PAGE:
Rengan Rajaratnam Settlement Exposes Slightly Weak Point in SEC’s Newish Admissions Policy

Posted in Insider Trading, Parallel Proceedings, SEC Litigation

You remember Rengan Rajaratnam, right?  He broke the S.D.N.Y.’s long streak of insider trading victories when a jury acquitted him in July.  I wondered what the effect on his case with the SEC would be.  Would he settle?  Would he take that one to trial and win, too? Well, he and the SEC came to… Continue Reading

Wrapping up Securities Enforcement Forum 2014

Posted in Non-scienter-based Violations, SEC Litigation, SEC Structure

I was lucky enough to spend Tuesday at Bruce Carton’s Securities Enforcement Forum 2014.  In three years, it has gone from zero to the preeminent securities enforcement law conference anywhere.  I blogged it hurriedly throughout the day, but here are what I think are the most salient points or comments after some reflection: “Broken Windows”… Continue Reading

Ghost of David Sokol Haunts SEC’s Insider Trading Case against Szymik and Peixoto

Posted in Insider Trading, SEC Litigation

It never actually became a case, but maybe you remember this matter from a few years ago.  In January 2011, former Berkshire Hathaway executive David Sokol bought about 100,000 shares in Lubrizol Corporation shortly before suggesting to Warren Buffett that Berkshire consider acquiring the company.  Berkshire did acquire Lubrizol on March 14th, and the company’s… Continue Reading

Judge Rakoff Reversed by Second Circuit on SEC-Citi case, Still Sort of Wins

Posted in SEC Litigation, Structured and New Products

You’d be forgiven if you’d forgotten at this point, but way back in Obama’s first term, the SEC once investigated and sued Citigroup for its involvement in a collateralized debt obligation deal.  As the SEC said in its complaint, Citigroup told investors that a CDO fund had been populated with assets selected by an independent… Continue Reading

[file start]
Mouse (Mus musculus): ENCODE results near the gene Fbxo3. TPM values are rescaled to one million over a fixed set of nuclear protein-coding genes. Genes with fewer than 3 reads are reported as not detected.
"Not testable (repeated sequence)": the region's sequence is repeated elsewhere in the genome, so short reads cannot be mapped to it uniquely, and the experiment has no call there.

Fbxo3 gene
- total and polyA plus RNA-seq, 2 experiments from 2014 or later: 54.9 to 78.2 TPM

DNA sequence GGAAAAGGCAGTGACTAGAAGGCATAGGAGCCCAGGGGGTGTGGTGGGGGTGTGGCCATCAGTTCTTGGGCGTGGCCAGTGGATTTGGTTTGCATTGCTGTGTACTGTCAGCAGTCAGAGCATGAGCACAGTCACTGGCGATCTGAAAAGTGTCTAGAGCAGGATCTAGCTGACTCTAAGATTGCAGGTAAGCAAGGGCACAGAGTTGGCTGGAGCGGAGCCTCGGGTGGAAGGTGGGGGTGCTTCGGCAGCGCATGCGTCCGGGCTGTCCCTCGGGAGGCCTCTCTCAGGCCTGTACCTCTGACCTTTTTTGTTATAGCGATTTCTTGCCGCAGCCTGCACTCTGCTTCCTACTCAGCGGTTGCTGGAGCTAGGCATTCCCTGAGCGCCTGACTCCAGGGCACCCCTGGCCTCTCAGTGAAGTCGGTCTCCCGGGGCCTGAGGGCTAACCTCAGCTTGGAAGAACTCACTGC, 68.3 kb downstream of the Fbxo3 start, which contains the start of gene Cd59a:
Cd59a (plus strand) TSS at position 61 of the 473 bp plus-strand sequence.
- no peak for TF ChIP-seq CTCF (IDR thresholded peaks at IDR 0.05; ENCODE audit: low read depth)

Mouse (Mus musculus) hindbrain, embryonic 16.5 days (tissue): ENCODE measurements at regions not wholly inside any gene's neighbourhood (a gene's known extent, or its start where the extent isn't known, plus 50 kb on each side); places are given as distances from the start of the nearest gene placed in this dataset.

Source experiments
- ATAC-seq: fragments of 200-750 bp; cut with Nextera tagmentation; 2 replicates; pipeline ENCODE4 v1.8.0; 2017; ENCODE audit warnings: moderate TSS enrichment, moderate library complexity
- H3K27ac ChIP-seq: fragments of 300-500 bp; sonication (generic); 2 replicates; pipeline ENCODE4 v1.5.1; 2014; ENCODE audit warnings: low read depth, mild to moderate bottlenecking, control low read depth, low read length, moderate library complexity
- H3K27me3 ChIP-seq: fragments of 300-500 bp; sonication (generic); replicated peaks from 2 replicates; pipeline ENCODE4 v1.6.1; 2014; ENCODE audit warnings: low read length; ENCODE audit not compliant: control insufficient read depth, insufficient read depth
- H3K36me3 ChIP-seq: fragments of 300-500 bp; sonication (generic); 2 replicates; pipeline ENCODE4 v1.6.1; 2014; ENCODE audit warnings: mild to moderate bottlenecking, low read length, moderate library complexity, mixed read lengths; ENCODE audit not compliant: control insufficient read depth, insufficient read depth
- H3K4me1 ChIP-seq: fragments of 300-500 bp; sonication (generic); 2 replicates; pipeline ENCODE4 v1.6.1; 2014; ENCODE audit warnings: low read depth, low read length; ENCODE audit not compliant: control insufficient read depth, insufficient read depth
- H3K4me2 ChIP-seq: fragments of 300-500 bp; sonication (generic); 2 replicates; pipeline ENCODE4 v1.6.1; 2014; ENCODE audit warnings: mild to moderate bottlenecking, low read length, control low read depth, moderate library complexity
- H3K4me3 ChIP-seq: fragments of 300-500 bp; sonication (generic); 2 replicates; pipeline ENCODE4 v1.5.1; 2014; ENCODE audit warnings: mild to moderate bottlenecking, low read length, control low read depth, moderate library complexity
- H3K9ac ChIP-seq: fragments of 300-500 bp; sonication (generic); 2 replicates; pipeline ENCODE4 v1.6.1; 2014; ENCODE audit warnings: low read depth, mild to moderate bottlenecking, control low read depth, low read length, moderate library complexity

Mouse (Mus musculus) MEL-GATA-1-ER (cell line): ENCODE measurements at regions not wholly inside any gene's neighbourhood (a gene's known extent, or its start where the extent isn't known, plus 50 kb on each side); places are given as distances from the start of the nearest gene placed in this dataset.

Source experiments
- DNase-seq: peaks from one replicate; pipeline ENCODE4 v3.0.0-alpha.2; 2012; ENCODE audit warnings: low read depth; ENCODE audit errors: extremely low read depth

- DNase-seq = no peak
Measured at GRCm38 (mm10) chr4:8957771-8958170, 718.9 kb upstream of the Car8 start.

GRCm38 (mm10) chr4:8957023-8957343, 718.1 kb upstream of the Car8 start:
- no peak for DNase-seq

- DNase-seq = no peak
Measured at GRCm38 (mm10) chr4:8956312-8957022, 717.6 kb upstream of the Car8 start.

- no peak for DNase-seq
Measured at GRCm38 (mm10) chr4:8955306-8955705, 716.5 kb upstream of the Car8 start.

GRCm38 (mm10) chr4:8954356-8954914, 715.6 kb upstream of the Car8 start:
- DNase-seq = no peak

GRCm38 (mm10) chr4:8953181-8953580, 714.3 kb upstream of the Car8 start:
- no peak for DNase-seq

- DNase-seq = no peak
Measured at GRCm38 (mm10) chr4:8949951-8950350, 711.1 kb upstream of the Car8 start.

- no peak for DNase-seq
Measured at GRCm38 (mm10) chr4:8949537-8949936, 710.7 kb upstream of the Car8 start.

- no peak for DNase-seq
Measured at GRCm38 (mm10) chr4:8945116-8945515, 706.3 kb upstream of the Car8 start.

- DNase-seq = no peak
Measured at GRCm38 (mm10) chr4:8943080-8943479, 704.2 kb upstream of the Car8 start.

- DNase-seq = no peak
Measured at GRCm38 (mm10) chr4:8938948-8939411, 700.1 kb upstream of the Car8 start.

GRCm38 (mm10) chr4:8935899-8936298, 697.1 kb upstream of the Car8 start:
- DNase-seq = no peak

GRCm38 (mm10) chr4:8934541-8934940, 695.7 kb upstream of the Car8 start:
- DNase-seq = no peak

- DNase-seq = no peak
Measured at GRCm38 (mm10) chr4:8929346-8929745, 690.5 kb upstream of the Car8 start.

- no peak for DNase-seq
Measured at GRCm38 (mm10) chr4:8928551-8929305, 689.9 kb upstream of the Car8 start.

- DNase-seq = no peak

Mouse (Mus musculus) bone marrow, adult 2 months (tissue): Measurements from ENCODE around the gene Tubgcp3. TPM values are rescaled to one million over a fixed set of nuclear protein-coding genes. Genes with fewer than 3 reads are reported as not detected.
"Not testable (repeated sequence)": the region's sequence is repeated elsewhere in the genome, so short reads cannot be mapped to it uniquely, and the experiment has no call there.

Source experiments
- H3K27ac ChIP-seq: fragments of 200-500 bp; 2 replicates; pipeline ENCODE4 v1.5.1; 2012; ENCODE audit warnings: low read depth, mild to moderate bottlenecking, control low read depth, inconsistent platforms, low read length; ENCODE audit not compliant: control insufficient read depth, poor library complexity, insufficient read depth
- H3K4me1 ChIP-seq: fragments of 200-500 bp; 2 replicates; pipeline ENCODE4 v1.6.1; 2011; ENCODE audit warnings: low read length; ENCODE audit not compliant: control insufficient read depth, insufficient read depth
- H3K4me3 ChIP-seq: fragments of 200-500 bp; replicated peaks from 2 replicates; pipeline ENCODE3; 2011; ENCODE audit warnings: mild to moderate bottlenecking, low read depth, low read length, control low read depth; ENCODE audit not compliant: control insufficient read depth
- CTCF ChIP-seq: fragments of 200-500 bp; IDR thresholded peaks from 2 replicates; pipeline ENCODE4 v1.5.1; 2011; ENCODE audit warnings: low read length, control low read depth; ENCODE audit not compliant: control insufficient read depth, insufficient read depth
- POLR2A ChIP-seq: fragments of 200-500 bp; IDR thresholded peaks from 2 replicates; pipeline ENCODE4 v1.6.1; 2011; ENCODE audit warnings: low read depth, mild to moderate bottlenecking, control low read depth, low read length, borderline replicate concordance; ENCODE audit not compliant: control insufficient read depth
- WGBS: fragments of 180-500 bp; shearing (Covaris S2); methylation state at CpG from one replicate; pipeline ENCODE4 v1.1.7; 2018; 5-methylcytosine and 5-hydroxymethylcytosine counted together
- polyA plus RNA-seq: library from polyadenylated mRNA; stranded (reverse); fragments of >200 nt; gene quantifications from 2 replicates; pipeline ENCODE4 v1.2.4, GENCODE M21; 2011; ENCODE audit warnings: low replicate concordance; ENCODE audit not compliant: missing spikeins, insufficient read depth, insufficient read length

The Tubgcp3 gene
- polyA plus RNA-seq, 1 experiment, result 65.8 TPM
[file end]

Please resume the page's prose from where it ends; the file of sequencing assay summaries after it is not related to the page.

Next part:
SEC Not Kidding about Subpoena Enforcement Actions, Obtains Coronati’s Arrest

Posted in SEC Litigation

Here’s one of the questions I get from some individual clients when they receive subpoenas from the SEC:  Could I get arrested over this?  Well, no.  First things first – The SEC has civil authority, not criminal authority.  Unless the Justice Department or some state criminal authority gets involved, you’re not going to be arrested…. Continue Reading

Thinking about SEC Disgorgement

Posted in SEC Litigation

Upon starting work at on SEC enforcement cases – on either side – one quickly learns that the SEC isn’t authorized to seek money damages in its cases.  Instead, the SEC seeks disgorgement of what it contends is a defendant’s illicit profits.  Disgorgement?  What’s that?  A number of cases call it “an equitable remedy designed… Continue Reading

JPMorgan Chase Admissions May Be Less Than Meet the Eye

Posted in SEC Litigation, SEC Structure

Drama continues with JPMorgan Chase’s London Whale trades.  For the few who don’t remember, the debacle emerged early last year, when trader Bruno Iksil, now known as the “London Whale,” lost a then-estimated $2 billion as a result of a series of derivatives transactions involving credit default swaps.  The trades, supposedly part of a JPMorgan… Continue Reading

SEC Puts Some Color on Its New Admissions Policy

Posted in Hedge Funds, Microcap Fraud, SEC Litigation

Earlier this summer, SEC chair Mary Jo White told a Wall Street Journal conference that the Commission would in some circumstances depart from its longstanding policy of allowing defendants to settle cases without admitting or denying wrongdoing.  She didn’t let Labor Day hit before putting the new plan into action. You may remember that the… Continue Reading